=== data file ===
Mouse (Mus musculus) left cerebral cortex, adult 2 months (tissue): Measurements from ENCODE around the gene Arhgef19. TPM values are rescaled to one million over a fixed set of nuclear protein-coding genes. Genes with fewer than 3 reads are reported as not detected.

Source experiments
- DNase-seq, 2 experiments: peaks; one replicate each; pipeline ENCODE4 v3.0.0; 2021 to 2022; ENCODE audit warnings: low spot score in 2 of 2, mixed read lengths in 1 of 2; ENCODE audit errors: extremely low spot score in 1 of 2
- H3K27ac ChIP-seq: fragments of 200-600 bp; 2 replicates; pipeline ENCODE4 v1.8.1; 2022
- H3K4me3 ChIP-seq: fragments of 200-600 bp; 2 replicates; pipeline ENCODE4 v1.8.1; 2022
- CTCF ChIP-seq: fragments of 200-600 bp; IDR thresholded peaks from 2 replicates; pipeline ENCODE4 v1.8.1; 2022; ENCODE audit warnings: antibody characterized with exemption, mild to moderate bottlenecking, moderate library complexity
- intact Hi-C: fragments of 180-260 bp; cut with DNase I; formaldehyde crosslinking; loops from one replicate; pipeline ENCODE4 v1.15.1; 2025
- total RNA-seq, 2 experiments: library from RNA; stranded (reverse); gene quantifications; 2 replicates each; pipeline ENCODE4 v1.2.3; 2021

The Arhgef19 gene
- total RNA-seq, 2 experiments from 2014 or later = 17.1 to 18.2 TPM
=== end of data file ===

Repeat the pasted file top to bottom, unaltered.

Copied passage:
Mouse (Mus musculus) left cerebral cortex, adult 2 months (tissue): Measurements from ENCODE around the gene Arhgef19. TPM values are rescaled to one million over a fixed set of nuclear protein-coding genes. Genes with fewer than 3 reads are reported as not detected.

Source experiments
- DNase-seq, 2 experiments: peaks; one replicate each; pipeline ENCODE4 v3.0.0; 2021 to 2022; ENCODE audit warnings: low spot score in 2 of 2, mixed read lengths in 1 of 2; ENCODE audit errors: extremely low spot score in 1 of 2
- H3K27ac ChIP-seq: fragments of 200-600 bp; 2 replicates; pipeline ENCODE4 v1.8.1; 2022
- H3K4me3 ChIP-seq: fragments of 200-600 bp; 2 replicates; pipeline ENCODE4 v1.8.1; 2022
- CTCF ChIP-seq: fragments of 200-600 bp; IDR thresholded peaks from 2 replicates; pipeline ENCODE4 v1.8.1; 2022; ENCODE audit warnings: antibody characterized with exemption, mild to moderate bottlenecking, moderate library complexity
- intact Hi-C: fragments of 180-260 bp; cut with DNase I; formaldehyde crosslinking; loops from one replicate; pipeline ENCODE4 v1.15.1; 2025
- total RNA-seq, 2 experiments: library from RNA; stranded (reverse); gene quantifications; 2 replicates each; pipeline ENCODE4 v1.2.3; 2021

The Arhgef19 gene
- total RNA-seq, 2 experiments from 2014 or later = 17.1 to 18.2 TPM